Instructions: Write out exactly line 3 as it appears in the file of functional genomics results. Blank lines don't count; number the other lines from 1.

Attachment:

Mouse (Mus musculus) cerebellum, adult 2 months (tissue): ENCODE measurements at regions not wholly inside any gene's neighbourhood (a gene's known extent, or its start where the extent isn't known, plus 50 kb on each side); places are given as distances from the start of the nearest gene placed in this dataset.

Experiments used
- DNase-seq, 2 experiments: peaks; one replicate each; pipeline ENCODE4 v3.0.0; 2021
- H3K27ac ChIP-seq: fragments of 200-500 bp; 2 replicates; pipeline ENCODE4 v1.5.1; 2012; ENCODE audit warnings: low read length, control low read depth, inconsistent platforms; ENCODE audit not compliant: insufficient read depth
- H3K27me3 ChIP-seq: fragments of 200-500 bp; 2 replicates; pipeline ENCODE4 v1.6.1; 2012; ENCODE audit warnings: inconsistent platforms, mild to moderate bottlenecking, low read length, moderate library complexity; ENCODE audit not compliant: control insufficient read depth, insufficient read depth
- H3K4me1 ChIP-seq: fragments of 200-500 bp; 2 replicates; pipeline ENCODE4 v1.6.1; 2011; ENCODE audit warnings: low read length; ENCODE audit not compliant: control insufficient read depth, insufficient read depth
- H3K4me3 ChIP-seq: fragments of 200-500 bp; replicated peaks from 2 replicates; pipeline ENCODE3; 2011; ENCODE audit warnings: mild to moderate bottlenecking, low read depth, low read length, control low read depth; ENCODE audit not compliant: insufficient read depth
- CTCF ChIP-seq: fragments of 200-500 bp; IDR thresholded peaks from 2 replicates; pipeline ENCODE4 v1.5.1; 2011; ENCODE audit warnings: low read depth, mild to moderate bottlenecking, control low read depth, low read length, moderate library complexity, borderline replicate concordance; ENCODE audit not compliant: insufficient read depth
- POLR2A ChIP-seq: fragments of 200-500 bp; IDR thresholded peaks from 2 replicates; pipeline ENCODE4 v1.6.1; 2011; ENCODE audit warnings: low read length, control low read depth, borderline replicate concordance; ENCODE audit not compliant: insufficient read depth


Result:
- DNase-seq, 2 experiments: peaks; one replicate each; pipeline ENCODE4 v3.0.0; 2021